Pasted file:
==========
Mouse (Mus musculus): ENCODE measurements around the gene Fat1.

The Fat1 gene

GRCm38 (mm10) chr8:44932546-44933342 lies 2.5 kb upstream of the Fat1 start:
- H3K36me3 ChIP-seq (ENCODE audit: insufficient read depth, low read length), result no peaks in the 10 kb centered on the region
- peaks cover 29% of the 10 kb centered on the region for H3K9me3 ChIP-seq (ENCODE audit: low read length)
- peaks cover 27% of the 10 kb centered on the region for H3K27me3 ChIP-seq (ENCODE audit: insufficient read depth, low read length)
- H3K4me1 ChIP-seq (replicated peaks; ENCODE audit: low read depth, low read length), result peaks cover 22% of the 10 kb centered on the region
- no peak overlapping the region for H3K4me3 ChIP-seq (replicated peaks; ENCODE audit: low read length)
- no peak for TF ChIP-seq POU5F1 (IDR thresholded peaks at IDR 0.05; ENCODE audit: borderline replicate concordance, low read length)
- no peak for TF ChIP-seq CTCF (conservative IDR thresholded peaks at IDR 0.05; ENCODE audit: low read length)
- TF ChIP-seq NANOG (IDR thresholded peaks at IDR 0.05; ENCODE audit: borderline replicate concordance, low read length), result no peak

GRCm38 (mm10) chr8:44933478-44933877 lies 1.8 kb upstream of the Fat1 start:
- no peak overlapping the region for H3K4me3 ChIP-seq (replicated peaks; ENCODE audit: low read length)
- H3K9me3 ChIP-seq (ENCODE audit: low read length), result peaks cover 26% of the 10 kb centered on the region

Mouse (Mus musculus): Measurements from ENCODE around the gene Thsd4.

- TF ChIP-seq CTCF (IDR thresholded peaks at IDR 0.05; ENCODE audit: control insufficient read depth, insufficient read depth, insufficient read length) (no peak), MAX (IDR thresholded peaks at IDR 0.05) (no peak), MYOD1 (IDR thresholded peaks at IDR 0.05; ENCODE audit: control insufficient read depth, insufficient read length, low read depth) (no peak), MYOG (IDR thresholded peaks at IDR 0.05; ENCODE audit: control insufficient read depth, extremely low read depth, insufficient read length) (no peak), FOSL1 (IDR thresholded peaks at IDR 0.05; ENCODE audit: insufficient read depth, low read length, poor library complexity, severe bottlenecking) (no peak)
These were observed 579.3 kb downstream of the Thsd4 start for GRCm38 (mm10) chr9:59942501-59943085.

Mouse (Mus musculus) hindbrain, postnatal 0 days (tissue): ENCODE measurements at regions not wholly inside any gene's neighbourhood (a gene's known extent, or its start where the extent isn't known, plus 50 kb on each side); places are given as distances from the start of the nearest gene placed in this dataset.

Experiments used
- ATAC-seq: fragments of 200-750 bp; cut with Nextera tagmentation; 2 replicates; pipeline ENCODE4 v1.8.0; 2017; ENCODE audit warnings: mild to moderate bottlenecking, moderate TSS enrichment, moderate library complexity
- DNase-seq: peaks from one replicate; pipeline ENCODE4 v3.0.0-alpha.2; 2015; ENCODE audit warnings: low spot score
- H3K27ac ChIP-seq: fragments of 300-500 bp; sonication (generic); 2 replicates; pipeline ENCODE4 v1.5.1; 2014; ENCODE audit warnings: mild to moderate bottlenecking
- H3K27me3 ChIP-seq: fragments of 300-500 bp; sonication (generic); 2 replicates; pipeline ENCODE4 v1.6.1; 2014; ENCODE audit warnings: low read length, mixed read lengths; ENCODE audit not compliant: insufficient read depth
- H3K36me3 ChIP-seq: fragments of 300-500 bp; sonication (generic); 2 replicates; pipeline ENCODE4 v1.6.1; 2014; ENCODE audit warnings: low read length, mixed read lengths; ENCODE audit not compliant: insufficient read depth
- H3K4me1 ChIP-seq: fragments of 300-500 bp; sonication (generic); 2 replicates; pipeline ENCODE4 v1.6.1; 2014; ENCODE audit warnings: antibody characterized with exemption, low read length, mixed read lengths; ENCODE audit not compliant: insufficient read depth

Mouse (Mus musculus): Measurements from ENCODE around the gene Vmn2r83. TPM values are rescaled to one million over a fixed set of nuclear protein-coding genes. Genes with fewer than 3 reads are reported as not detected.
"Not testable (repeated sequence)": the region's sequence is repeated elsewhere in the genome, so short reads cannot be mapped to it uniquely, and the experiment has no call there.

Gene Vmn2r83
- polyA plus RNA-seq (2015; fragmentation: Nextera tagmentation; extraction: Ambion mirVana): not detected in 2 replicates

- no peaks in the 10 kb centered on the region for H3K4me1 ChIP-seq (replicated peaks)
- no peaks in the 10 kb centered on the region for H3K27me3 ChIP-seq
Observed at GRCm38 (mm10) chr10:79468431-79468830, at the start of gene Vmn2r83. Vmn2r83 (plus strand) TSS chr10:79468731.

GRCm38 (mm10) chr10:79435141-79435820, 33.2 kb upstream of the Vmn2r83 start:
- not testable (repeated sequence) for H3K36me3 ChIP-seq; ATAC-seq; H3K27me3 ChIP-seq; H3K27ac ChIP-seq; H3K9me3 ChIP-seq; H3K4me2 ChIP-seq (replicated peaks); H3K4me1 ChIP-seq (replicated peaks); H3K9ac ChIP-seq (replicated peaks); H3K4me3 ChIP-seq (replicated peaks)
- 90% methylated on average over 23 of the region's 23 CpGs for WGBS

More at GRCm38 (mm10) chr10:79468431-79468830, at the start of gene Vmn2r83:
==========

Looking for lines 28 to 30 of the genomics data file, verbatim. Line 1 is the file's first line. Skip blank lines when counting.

Gene Vmn2r83
- polyA plus RNA-seq (2015; fragmentation: Nextera tagmentation; extraction: Ambion mirVana): not detected in 2 replicates

- no peaks in the 10 kb centered on the region for H3K4me1 ChIP-seq (replicated peaks)